But it’s the inclusion of hardware accelerated ray tracing – and the new 60 frames per second RT mode – that truly sets this remaster apart from the original. Swinging through the city alongside so many glass buildings is radically enhanced thanks to the additional parallax made possible via real-time reflections, and Insomniac’s implementation here is fascinating. Rays are traced out to the horizon, meaning that anything logically visible within a reflection will be rendered. To pull this off, however, the game traces into a slightly lower detail version of the city – so not every object is featured at full detail within the BVH structure. However, the effect of using real-time reflections cannot be understated. It’s just that this was only available at 30 frames per second – until now.
With the new RT performance mode, there’s just 16.7ms to build each frame, meaning that the processing demands are increased dramatically. It’s not just about the GPU either – the CPU time required to process the BVH structure also has a significant cost, suggesting that Insomniac has made a lot of changes under the hood to support this. In fact, it seems that the general optimization push to achieve this affects systems in all modes, meaning that some of the slowdown I saw in Miles Morales’ performance mode is now gone with the arrival of the new patch.
Obviously though, to achieve 60fps with RT does require some strategic trade-offs. Firstly, the resolution of the RT reflections scales according to rendering resolution. Essentially, reflections appear to be quarter resolution of the main rendering res so, at 4K in fidelity mode, reflections are basically 1080p. When the resolution dips to 1440p, however, reflections are just 720p instead. Looking closely, you’ll notice diminished detail as a result, but during normal gameplay scenarios it’s difficult to complain as the effect is still highly convincing.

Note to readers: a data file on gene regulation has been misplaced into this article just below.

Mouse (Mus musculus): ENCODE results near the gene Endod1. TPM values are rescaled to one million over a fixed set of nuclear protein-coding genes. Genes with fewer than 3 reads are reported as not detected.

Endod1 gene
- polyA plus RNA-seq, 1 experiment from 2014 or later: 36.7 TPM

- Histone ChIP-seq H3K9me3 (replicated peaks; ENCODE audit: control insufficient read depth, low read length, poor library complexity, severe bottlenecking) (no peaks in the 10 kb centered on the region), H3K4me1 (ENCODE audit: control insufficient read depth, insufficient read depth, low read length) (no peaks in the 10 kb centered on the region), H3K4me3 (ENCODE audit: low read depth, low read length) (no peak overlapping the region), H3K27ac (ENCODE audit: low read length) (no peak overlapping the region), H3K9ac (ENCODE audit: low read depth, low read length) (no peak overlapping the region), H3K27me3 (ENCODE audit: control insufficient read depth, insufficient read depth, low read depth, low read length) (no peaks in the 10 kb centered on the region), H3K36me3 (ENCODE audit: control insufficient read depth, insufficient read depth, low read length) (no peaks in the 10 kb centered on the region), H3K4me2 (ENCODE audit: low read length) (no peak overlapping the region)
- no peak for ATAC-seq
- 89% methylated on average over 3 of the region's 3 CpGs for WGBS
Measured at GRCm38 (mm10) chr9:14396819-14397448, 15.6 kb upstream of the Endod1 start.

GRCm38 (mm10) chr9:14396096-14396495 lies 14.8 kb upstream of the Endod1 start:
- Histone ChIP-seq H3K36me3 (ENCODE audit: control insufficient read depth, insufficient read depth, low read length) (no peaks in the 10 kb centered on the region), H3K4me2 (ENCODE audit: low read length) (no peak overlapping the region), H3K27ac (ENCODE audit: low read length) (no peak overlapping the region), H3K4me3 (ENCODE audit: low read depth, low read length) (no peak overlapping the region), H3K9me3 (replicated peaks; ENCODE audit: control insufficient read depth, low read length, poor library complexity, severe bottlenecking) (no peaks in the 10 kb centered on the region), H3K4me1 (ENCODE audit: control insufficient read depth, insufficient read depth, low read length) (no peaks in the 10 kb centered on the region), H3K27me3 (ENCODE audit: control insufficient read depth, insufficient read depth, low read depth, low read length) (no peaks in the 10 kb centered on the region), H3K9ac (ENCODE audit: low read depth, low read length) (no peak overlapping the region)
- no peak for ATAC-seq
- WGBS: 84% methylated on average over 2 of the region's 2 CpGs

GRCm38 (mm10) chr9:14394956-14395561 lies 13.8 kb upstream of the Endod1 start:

Other changes include a reduction in shadow map quality within the RT reflections – buildings and some objects still exhibit shadows but the resolution is greatly reduced while pedestrians lack shadows entirely – or they’re pared back to the point where it’s very, very difficult to see them. A completely sensible change in this case. There is also a reduction in the number of pedestrians visible at a distance but it’s not super noticeable unless carefully observing the reflections. Even with these cutbacks, however, the presentation is still very impressive and the roughness cutoff is adjusted such that even rough materials exhibit proper reflectivity – and we can’t stress enough how computationally expensive this is.
In my original look at Marvel’s Spider-Man: Miles Morales, I loved the increase to detail and the RT reflections delivered in the 4K fidelity mode – but it’s difficult to pass up the chance to play the game at 60 frames per second. With that in mind, the RT performance mode ticks the boxes in essentially delivering the best of both worlds. The increase in frame-rate is welcome and,even with a reduction in quality, ray traced reflections contribute greatly to the experience. More importantly, I feel this is a good sign of things to come for owners of all next-generation consoles. That Insomniac was able to achieve this result in a launch title is truly impressive and speaks volumes about their engineering team but it also suggests that there is perhaps more ray tracing potential here than we maybe initially thought. Whether this level of performance can be achieved with more complex games remain to be seen, of course, but I’m excited.